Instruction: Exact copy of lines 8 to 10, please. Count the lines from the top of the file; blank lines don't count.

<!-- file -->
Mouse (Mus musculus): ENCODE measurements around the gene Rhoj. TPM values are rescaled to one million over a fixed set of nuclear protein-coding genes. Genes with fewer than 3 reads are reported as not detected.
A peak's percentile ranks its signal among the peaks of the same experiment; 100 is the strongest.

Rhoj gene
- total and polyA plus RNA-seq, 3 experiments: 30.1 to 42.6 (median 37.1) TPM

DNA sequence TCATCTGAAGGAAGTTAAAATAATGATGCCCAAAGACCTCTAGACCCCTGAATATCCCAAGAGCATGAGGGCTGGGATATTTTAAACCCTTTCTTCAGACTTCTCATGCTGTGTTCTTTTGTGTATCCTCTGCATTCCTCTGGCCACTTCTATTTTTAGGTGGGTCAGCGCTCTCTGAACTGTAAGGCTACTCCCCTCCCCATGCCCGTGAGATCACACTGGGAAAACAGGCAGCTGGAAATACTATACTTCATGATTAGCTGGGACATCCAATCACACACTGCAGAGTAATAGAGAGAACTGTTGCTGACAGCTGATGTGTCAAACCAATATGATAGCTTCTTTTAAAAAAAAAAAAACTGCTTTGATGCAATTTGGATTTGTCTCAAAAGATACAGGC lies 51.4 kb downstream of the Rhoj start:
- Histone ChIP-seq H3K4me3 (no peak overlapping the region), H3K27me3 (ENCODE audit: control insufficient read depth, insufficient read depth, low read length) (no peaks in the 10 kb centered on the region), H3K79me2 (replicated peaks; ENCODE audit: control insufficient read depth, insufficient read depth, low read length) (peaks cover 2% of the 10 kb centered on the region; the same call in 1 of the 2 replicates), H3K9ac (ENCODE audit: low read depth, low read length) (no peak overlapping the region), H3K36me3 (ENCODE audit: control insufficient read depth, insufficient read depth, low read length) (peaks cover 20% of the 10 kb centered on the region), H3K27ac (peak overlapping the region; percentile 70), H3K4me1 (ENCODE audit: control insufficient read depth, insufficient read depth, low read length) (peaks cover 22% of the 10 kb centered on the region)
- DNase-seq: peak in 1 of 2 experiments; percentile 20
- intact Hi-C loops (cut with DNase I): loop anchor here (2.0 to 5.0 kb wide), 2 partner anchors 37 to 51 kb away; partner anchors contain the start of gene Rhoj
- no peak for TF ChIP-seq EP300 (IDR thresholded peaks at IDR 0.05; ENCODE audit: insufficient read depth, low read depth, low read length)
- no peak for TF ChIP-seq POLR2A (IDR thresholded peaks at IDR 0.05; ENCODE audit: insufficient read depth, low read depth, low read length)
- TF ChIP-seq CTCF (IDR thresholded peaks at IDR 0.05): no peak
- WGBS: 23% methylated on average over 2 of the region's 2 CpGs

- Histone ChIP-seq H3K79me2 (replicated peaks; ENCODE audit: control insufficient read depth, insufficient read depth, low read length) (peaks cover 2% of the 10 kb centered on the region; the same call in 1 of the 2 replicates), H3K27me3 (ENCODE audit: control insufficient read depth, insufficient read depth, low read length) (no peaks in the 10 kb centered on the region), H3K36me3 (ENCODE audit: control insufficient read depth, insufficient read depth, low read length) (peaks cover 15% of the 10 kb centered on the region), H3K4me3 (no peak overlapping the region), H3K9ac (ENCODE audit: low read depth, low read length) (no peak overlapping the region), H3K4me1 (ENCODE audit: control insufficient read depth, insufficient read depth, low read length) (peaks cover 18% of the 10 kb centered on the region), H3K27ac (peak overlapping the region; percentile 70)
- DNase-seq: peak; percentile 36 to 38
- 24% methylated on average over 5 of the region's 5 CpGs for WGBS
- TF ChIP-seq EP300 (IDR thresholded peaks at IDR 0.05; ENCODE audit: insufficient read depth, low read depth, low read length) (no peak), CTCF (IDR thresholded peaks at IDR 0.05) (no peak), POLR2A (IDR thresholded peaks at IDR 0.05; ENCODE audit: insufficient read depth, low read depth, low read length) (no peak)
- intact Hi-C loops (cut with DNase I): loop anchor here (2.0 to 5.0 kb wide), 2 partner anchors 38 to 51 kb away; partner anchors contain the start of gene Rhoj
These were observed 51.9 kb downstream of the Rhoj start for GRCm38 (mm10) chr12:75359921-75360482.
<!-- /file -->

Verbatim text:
- intact Hi-C loops (cut with DNase I): loop anchor here (2.0 to 5.0 kb wide), 2 partner anchors 37 to 51 kb away; partner anchors contain the start of gene Rhoj
- no peak for TF ChIP-seq EP300 (IDR thresholded peaks at IDR 0.05; ENCODE audit: insufficient read depth, low read depth, low read length)
- no peak for TF ChIP-seq POLR2A (IDR thresholded peaks at IDR 0.05; ENCODE audit: insufficient read depth, low read depth, low read length)